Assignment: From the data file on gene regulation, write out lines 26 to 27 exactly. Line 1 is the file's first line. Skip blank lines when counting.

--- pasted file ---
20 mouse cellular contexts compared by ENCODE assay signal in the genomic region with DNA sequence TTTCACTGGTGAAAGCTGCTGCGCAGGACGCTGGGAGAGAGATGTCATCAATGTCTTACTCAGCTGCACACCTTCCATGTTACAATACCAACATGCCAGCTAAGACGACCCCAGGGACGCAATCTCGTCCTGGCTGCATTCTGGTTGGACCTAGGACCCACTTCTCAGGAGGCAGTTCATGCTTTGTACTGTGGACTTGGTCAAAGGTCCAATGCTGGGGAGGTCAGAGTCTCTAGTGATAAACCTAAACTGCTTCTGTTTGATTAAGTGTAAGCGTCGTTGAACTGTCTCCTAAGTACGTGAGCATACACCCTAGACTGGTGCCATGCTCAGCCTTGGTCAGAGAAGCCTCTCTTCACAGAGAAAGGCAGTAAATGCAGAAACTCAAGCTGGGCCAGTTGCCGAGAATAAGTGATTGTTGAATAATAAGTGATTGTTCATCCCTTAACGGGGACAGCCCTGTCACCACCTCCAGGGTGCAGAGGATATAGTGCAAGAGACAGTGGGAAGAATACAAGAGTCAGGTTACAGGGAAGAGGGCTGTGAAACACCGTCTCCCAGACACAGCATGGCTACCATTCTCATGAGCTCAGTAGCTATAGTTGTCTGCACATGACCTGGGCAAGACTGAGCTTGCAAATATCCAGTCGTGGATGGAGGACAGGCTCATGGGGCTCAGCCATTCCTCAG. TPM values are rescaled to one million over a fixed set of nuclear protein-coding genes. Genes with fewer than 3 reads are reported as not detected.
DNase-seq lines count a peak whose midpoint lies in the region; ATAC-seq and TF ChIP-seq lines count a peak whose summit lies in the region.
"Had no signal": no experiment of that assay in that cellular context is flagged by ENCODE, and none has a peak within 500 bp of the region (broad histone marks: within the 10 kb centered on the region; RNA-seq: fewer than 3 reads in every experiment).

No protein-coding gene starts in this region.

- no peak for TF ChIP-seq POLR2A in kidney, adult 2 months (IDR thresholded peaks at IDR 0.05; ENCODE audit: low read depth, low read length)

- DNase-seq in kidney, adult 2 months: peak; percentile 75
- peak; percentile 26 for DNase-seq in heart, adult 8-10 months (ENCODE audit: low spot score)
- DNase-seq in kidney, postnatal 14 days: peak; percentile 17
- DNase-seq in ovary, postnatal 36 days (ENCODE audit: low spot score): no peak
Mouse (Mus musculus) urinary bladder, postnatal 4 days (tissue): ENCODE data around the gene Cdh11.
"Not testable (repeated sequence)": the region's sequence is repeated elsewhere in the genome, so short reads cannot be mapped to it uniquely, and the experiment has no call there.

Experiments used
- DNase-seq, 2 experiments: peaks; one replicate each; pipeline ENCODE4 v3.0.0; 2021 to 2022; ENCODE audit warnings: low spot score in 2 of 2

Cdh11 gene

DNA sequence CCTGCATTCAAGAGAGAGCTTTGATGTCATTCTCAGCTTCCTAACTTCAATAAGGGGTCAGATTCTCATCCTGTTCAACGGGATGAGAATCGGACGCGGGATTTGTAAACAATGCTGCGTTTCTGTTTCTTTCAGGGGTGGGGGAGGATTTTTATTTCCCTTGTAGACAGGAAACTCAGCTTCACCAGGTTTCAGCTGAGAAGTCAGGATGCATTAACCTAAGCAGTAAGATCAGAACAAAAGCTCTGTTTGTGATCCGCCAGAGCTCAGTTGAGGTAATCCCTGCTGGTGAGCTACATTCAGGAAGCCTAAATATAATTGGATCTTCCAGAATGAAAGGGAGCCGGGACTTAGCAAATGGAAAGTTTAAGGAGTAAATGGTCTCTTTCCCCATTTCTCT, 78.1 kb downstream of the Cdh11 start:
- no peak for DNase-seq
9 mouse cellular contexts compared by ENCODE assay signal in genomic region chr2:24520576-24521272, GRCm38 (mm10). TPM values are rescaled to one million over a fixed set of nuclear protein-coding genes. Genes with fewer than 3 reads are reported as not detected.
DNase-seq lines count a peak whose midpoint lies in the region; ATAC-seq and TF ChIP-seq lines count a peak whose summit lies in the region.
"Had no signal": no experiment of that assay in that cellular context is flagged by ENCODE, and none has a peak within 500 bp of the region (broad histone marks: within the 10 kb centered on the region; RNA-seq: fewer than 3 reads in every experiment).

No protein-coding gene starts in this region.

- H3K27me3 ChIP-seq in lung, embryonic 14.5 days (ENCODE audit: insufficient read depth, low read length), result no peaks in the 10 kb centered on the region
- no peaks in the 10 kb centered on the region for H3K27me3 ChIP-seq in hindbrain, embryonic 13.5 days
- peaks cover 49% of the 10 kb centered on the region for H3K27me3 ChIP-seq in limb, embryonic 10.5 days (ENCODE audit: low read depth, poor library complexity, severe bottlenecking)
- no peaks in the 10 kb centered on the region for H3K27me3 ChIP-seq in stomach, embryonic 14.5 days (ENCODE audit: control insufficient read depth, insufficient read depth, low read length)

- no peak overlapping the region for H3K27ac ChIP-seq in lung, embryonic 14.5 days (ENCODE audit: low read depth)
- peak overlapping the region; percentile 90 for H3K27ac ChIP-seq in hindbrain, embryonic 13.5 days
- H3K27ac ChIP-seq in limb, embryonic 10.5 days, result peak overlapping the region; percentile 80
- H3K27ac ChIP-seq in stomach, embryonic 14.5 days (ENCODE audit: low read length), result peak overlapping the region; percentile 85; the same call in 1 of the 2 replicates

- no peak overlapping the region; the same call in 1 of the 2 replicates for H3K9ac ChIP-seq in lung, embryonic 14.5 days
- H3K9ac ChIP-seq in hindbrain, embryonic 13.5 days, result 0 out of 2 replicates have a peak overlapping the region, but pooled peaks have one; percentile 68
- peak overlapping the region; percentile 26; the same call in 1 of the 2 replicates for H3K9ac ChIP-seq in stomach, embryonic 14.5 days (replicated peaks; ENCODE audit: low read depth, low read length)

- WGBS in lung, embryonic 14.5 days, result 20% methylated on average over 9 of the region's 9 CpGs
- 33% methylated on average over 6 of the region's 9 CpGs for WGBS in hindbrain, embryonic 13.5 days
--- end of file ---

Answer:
- peak overlapping the region; percentile 90 for H3K27ac ChIP-seq in hindbrain, embryonic 13.5 days
- H3K27ac ChIP-seq in limb, embryonic 10.5 days, result peak overlapping the region; percentile 80